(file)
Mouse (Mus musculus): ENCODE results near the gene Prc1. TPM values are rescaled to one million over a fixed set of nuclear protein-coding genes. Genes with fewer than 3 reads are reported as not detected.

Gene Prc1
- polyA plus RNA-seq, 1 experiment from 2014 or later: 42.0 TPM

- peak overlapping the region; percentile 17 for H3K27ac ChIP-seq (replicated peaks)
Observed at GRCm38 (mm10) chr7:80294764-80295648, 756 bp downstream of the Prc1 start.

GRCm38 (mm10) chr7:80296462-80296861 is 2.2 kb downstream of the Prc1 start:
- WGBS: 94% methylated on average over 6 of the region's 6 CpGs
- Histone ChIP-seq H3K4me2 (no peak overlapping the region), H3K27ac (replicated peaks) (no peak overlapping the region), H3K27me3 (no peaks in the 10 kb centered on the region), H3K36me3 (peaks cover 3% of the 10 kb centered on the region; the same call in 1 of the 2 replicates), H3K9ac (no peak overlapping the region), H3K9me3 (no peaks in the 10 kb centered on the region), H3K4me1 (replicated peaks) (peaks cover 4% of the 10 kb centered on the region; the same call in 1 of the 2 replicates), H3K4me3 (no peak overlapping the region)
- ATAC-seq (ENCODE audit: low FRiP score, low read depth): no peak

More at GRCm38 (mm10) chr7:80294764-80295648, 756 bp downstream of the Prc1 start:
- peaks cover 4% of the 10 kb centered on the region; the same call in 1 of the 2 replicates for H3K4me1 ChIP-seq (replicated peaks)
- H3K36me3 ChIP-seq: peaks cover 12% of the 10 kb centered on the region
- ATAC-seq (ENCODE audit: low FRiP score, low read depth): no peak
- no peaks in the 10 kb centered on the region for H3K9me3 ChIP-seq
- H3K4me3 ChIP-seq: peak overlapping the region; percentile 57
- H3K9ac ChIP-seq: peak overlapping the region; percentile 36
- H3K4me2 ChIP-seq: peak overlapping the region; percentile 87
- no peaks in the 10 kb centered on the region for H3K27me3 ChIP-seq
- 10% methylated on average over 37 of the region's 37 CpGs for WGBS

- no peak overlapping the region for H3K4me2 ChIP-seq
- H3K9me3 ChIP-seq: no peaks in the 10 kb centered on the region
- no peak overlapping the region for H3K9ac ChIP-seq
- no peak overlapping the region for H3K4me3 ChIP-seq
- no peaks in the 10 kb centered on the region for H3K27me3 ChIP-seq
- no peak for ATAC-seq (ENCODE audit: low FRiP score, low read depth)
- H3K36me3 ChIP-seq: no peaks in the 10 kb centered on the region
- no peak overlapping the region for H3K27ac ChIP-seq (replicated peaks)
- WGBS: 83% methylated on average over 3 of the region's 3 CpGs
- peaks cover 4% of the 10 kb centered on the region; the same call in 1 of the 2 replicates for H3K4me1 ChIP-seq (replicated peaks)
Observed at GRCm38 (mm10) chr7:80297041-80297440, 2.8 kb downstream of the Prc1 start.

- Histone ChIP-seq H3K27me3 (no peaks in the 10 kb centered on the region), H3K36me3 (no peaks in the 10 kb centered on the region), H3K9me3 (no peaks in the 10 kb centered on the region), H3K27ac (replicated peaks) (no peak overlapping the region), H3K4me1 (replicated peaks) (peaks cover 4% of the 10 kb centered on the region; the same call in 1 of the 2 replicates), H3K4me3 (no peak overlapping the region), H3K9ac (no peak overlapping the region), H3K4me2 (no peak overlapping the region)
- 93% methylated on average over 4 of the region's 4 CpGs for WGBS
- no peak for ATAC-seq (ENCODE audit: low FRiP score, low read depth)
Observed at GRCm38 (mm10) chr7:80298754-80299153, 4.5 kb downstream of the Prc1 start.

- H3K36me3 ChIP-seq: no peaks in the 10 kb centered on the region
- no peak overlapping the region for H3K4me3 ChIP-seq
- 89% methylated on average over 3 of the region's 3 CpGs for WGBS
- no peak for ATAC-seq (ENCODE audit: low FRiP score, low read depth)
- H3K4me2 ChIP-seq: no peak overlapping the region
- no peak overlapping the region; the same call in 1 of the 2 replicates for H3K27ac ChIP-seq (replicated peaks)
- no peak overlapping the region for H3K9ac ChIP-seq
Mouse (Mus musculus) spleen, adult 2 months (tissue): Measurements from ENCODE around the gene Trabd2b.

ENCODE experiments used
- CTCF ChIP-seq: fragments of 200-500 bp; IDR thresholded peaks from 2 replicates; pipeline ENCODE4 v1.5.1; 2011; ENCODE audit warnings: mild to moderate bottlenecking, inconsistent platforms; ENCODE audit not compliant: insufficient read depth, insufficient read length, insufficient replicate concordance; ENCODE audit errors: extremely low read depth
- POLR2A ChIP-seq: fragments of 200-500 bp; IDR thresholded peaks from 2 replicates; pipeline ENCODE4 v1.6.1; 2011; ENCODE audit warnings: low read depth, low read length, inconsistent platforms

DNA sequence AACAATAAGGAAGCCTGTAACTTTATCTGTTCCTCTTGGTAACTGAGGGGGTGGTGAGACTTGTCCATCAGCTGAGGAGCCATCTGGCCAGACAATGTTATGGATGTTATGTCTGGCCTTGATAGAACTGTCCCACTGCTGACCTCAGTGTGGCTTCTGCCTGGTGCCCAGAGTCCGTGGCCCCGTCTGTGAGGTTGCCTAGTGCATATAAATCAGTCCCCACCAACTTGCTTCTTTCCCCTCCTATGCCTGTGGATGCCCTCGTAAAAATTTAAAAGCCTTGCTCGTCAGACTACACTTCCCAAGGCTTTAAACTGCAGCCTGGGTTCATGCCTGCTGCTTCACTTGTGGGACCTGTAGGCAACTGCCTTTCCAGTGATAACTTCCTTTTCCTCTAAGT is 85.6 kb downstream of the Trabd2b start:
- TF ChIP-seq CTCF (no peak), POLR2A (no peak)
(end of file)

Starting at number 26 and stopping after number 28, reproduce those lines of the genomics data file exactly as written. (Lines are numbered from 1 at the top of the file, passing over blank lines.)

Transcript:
- H3K36me3 ChIP-seq: no peaks in the 10 kb centered on the region
- no peak overlapping the region for H3K27ac ChIP-seq (replicated peaks)
- WGBS: 83% methylated on average over 3 of the region's 3 CpGs